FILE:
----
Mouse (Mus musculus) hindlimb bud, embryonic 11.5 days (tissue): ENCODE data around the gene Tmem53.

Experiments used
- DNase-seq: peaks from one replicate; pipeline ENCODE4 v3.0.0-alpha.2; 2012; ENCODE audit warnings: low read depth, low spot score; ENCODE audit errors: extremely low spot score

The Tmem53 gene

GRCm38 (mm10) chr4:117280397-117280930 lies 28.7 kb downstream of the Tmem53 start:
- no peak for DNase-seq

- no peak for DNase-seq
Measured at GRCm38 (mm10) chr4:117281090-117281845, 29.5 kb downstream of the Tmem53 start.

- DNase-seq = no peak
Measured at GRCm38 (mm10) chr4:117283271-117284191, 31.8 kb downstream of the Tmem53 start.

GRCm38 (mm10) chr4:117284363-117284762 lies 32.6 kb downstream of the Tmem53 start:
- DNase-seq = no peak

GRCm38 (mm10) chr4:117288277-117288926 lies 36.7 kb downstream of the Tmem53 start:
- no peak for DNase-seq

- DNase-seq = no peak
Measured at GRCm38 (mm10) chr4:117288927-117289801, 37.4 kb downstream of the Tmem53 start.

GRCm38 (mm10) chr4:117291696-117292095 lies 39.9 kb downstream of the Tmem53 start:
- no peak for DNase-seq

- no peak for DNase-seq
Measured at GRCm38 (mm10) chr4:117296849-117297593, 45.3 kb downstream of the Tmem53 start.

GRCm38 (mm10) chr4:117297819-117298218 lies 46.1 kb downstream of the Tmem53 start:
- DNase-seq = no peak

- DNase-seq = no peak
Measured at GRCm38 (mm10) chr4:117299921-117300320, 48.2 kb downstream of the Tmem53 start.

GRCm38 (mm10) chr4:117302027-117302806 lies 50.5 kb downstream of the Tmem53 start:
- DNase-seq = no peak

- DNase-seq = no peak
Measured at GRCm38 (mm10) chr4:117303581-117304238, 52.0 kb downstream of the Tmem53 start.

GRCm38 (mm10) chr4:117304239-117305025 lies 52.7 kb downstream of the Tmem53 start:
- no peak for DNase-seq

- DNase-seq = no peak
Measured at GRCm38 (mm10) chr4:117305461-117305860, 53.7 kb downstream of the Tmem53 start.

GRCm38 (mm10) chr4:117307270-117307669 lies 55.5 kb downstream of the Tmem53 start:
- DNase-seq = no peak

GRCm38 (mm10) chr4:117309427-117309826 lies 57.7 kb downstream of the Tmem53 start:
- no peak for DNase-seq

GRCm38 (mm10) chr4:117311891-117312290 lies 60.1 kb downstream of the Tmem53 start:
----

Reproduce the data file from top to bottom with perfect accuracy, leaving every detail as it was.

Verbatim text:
Mouse (Mus musculus) hindlimb bud, embryonic 11.5 days (tissue): ENCODE data around the gene Tmem53.

Experiments used
- DNase-seq: peaks from one replicate; pipeline ENCODE4 v3.0.0-alpha.2; 2012; ENCODE audit warnings: low read depth, low spot score; ENCODE audit errors: extremely low spot score

The Tmem53 gene

GRCm38 (mm10) chr4:117280397-117280930 lies 28.7 kb downstream of the Tmem53 start:
- no peak for DNase-seq

- no peak for DNase-seq
Measured at GRCm38 (mm10) chr4:117281090-117281845, 29.5 kb downstream of the Tmem53 start.

- DNase-seq = no peak
Measured at GRCm38 (mm10) chr4:117283271-117284191, 31.8 kb downstream of the Tmem53 start.

GRCm38 (mm10) chr4:117284363-117284762 lies 32.6 kb downstream of the Tmem53 start:
- DNase-seq = no peak

GRCm38 (mm10) chr4:117288277-117288926 lies 36.7 kb downstream of the Tmem53 start:
- no peak for DNase-seq

- DNase-seq = no peak
Measured at GRCm38 (mm10) chr4:117288927-117289801, 37.4 kb downstream of the Tmem53 start.

GRCm38 (mm10) chr4:117291696-117292095 lies 39.9 kb downstream of the Tmem53 start:
- no peak for DNase-seq

- no peak for DNase-seq
Measured at GRCm38 (mm10) chr4:117296849-117297593, 45.3 kb downstream of the Tmem53 start.

GRCm38 (mm10) chr4:117297819-117298218 lies 46.1 kb downstream of the Tmem53 start:
- DNase-seq = no peak

- DNase-seq = no peak
Measured at GRCm38 (mm10) chr4:117299921-117300320, 48.2 kb downstream of the Tmem53 start.

GRCm38 (mm10) chr4:117302027-117302806 lies 50.5 kb downstream of the Tmem53 start:
- DNase-seq = no peak

- DNase-seq = no peak
Measured at GRCm38 (mm10) chr4:117303581-117304238, 52.0 kb downstream of the Tmem53 start.

GRCm38 (mm10) chr4:117304239-117305025 lies 52.7 kb downstream of the Tmem53 start:
- no peak for DNase-seq

- DNase-seq = no peak
Measured at GRCm38 (mm10) chr4:117305461-117305860, 53.7 kb downstream of the Tmem53 start.

GRCm38 (mm10) chr4:117307270-117307669 lies 55.5 kb downstream of the Tmem53 start:
- DNase-seq = no peak

GRCm38 (mm10) chr4:117309427-117309826 lies 57.7 kb downstream of the Tmem53 start:
- no peak for DNase-seq

GRCm38 (mm10) chr4:117311891-117312290 lies 60.1 kb downstream of the Tmem53 start: